In his obsession to snuff out the state of Israel, Mansur consistently sidesteps the debate over its right to Judea and Samaria, and leaps for the political jugular. Thus, 1948 is the heart of the matter, not 1967. Zionism’s guilty verdict bellows at the founding, inherent in the illegitimate birth, adulterated by the nefarious merging of Jewish colonialism with British imperialism.

However, the seeds of this manifest injustice were planted, as Mansur repeats many times, with Herzl’s scam. The contempt with which Mansur treats Herzl, the acclaimed visionary and organizer of Zionism, is almost audible. It screeches from his language. Here is his blunt forecast for Israel: “the eventual dismantlement of the last colonial-settler apartheid state in the Levant, as a sordid legacy of the age of European imperialism and colonialism.” In the shadow of the massacre by Hamas of 1,200 Israelis on October 7 last year, and the ensuing war Israel faces on multiple fronts, coupled with the abhorrent hatred of Jews and Israel escalating around the world, Mansur’s hope may seem more plausible than ever before.

Mansur expectedly agrees with the International Court of Justice and considers that Israel, as accused, may indeed be guilty of a “plausible genocide” of the Palestinians. The moral inversion that transformed savage aggressors, who murdered, raped, and decapitated Jews, into innocent victims is of a piece with the demolition of truth and the decline of civilization. Anti-Israel demonstrations in the streets and anti-Zionist protests on university campuses, acts of harassment and boycotts, and violent assaults in Paris and Los Angeles, illustrate that governments and security authorities in the West have abandoned the Jews to their fate.


Rabin and Arafat

For Salim Mansur, the audacious Zionist project—Herzl’s scam—was from the beginning designed to expel the native Arabs from Palestine. With Jewish duplicity in high gear, quite a prominent theme in the Quran, Mansur accuses Israel of violating the United Nations Partition Resolution 181 from 1947. Its key recommendation was the division of Palestine between a Jewish state and an Arab state. The Arabs rejected the proposal and chose warfare. After Israel was able thereafter to capture territory beyond the UN allotted land according to the Partition map, the Palestine Arabs came up with a ready solution. Mansur, apparently, justifies the puerile moral illogic, a standard Arab position until today, that what is lost in a war of aggression must return to the aggressor.  This denies the Arabs any incentive to accept responsibility, or make peace, paying no price for going to war, then losing, against Israel.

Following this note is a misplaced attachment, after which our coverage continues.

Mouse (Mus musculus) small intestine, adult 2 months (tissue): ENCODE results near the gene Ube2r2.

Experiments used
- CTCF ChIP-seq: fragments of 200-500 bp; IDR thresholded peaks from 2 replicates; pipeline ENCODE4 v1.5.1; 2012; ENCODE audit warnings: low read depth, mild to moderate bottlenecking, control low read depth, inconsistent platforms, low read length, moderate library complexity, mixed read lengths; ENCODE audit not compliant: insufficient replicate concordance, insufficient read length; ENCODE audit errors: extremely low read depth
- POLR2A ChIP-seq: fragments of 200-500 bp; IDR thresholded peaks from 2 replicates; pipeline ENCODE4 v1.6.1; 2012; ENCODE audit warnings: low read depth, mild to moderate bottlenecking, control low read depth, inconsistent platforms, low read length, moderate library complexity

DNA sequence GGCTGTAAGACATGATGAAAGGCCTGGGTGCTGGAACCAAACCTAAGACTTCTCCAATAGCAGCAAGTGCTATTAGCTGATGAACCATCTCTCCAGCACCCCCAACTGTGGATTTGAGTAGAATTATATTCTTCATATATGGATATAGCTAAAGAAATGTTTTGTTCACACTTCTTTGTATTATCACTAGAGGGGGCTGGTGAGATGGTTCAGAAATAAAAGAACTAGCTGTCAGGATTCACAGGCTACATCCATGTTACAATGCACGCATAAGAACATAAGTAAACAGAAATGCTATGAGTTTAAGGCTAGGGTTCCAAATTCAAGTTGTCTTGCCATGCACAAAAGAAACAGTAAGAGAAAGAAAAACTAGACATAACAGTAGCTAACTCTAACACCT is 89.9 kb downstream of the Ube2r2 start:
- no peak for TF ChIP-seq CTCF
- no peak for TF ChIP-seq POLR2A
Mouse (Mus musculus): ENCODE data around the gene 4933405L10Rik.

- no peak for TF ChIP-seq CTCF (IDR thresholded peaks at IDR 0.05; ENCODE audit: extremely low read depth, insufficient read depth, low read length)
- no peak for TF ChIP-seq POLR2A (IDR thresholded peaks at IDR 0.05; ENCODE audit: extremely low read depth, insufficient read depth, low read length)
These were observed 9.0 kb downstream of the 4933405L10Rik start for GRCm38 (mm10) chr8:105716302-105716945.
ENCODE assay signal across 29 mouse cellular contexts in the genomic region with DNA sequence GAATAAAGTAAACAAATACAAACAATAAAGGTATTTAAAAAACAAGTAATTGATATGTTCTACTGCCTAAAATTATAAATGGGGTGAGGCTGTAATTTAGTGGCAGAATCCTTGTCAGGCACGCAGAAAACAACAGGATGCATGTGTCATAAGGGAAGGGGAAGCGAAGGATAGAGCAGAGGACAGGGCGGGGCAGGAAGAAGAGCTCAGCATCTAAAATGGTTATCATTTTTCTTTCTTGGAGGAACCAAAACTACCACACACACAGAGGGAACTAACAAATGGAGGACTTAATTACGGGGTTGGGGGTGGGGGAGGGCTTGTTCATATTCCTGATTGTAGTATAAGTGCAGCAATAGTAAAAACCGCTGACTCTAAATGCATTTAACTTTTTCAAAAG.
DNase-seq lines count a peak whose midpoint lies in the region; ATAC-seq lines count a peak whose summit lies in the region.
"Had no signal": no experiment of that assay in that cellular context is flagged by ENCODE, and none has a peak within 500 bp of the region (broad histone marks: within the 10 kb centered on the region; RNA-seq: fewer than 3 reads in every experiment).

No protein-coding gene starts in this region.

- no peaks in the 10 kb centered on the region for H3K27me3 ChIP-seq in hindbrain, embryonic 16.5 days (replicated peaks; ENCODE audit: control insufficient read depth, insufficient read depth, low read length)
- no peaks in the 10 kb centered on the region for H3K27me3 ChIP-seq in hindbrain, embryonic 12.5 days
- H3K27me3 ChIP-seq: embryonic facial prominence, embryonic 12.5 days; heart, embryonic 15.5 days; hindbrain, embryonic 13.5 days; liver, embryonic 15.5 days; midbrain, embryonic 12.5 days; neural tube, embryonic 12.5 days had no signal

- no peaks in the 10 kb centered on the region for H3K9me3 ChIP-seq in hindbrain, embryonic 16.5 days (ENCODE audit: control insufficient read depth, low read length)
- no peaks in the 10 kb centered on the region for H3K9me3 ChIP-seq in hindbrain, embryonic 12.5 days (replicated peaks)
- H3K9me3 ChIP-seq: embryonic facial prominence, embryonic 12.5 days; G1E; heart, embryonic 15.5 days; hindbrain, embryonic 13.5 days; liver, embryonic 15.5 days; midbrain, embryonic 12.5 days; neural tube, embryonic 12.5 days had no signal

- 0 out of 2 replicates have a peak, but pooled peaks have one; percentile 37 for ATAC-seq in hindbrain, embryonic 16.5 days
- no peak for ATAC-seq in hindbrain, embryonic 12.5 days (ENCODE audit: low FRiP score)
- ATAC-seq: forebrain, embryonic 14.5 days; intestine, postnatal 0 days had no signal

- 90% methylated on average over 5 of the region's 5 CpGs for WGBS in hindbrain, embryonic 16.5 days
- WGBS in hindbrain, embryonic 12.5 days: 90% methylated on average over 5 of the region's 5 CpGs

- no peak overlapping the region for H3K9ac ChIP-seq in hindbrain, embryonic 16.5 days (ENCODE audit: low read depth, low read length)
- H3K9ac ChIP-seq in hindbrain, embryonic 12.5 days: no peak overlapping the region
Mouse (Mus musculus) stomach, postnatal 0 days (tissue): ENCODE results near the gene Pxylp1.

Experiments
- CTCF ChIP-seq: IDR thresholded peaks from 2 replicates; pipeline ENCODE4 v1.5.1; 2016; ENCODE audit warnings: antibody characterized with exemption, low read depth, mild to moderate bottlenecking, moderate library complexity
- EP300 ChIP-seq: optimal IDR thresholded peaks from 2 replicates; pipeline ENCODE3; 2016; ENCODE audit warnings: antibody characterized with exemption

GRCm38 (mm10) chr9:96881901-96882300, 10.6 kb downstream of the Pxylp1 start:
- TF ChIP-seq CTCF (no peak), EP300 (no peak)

A central contention presents Yitzhak Rabin, Israel’s prime minister from 1992-95, as the great hope for peace. Mansur believes that his assassination rang the death knell for Israeli—Palestinian reconciliation. This is totally unfounded. Not only did the PLO violate the provisions of the 1993 Oslo Accord, nor was the idea of a Palestinian state an explicit end-game promise of the so-called peace process. Rabin, despite Mansur’s insistence to the contrary, never once declared himself in favor of a Palestinian state; already in 1974, he said that ‘a Palestinian state in the West Bank will be the beginning of the end of the state of Israel’.

Arafat, Rabin’s notorious peace partner, was also unidentifiable in the misreading of Mansur. Employing theatrics and guile, Arafat was not loyal to the Oslo agreement, and violated every clause and condition—promoting hatred of Jews and intifada violence (as with bus, restaurant, and hotel suicide bombings), refusing to collect illegal weapons, releasing terrorists from Palestinian prisons. Whitewashing PLO infractions became a pattern of indoctrination in the anti-Israel broadside. This was a sure path to prevent any authentic reconciliation between the parties.